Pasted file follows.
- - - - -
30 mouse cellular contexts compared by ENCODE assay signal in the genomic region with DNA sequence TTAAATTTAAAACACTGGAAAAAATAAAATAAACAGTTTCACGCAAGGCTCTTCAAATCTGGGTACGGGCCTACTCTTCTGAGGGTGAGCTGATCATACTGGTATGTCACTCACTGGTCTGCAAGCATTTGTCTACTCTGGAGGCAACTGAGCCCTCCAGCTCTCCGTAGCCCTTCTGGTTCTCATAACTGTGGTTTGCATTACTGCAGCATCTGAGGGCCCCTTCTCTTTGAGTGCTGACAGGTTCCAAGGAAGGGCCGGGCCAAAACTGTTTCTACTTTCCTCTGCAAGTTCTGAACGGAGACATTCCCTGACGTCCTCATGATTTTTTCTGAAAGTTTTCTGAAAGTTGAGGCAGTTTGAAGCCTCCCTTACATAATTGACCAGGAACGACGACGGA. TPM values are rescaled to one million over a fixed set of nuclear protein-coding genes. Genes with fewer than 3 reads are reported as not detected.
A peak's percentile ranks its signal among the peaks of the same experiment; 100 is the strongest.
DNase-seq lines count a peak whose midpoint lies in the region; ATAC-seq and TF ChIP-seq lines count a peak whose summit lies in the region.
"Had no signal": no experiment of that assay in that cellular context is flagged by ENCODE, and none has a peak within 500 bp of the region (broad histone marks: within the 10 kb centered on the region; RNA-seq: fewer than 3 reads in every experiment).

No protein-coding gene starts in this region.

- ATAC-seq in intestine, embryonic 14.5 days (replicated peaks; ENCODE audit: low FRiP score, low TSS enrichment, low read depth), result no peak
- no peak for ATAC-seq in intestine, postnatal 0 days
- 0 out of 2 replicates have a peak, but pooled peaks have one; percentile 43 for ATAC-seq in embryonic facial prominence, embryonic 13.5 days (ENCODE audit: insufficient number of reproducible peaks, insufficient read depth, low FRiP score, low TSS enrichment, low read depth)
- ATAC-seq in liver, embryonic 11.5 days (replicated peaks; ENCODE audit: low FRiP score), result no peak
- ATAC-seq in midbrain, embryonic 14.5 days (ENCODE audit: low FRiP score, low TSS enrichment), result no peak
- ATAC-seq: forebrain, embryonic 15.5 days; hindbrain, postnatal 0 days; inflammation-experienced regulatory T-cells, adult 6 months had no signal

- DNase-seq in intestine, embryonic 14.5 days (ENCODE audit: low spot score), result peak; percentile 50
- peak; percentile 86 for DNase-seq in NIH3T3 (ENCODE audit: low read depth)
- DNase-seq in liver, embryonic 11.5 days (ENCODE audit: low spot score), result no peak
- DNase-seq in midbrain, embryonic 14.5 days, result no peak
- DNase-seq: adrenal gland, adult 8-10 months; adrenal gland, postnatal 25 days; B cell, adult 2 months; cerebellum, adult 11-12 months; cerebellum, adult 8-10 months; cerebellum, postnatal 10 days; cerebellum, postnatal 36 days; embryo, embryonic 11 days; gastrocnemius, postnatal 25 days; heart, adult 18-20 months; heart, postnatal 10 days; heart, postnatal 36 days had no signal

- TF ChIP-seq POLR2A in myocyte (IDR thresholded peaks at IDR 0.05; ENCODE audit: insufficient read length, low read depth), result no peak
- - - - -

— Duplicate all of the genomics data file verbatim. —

30 mouse cellular contexts compared by ENCODE assay signal in the genomic region with DNA sequence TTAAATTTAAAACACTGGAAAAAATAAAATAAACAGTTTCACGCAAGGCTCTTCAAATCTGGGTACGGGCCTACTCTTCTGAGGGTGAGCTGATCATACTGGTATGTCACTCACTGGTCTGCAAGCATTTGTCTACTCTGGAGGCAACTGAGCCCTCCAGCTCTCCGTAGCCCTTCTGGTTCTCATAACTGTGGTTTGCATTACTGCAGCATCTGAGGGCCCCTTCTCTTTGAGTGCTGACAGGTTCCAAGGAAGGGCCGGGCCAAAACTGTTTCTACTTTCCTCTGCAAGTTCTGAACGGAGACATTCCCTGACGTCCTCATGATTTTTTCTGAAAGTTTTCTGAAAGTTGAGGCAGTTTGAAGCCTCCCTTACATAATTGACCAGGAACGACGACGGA. TPM values are rescaled to one million over a fixed set of nuclear protein-coding genes. Genes with fewer than 3 reads are reported as not detected.
A peak's percentile ranks its signal among the peaks of the same experiment; 100 is the strongest.
DNase-seq lines count a peak whose midpoint lies in the region; ATAC-seq and TF ChIP-seq lines count a peak whose summit lies in the region.
"Had no signal": no experiment of that assay in that cellular context is flagged by ENCODE, and none has a peak within 500 bp of the region (broad histone marks: within the 10 kb centered on the region; RNA-seq: fewer than 3 reads in every experiment).

No protein-coding gene starts in this region.

- ATAC-seq in intestine, embryonic 14.5 days (replicated peaks; ENCODE audit: low FRiP score, low TSS enrichment, low read depth), result no peak
- no peak for ATAC-seq in intestine, postnatal 0 days
- 0 out of 2 replicates have a peak, but pooled peaks have one; percentile 43 for ATAC-seq in embryonic facial prominence, embryonic 13.5 days (ENCODE audit: insufficient number of reproducible peaks, insufficient read depth, low FRiP score, low TSS enrichment, low read depth)
- ATAC-seq in liver, embryonic 11.5 days (replicated peaks; ENCODE audit: low FRiP score), result no peak
- ATAC-seq in midbrain, embryonic 14.5 days (ENCODE audit: low FRiP score, low TSS enrichment), result no peak
- ATAC-seq: forebrain, embryonic 15.5 days; hindbrain, postnatal 0 days; inflammation-experienced regulatory T-cells, adult 6 months had no signal

- DNase-seq in intestine, embryonic 14.5 days (ENCODE audit: low spot score), result peak; percentile 50
- peak; percentile 86 for DNase-seq in NIH3T3 (ENCODE audit: low read depth)
- DNase-seq in liver, embryonic 11.5 days (ENCODE audit: low spot score), result no peak
- DNase-seq in midbrain, embryonic 14.5 days, result no peak
- DNase-seq: adrenal gland, adult 8-10 months; adrenal gland, postnatal 25 days; B cell, adult 2 months; cerebellum, adult 11-12 months; cerebellum, adult 8-10 months; cerebellum, postnatal 10 days; cerebellum, postnatal 36 days; embryo, embryonic 11 days; gastrocnemius, postnatal 25 days; heart, adult 18-20 months; heart, postnatal 10 days; heart, postnatal 36 days had no signal

- TF ChIP-seq POLR2A in myocyte (IDR thresholded peaks at IDR 0.05; ENCODE audit: insufficient read length, low read depth), result no peak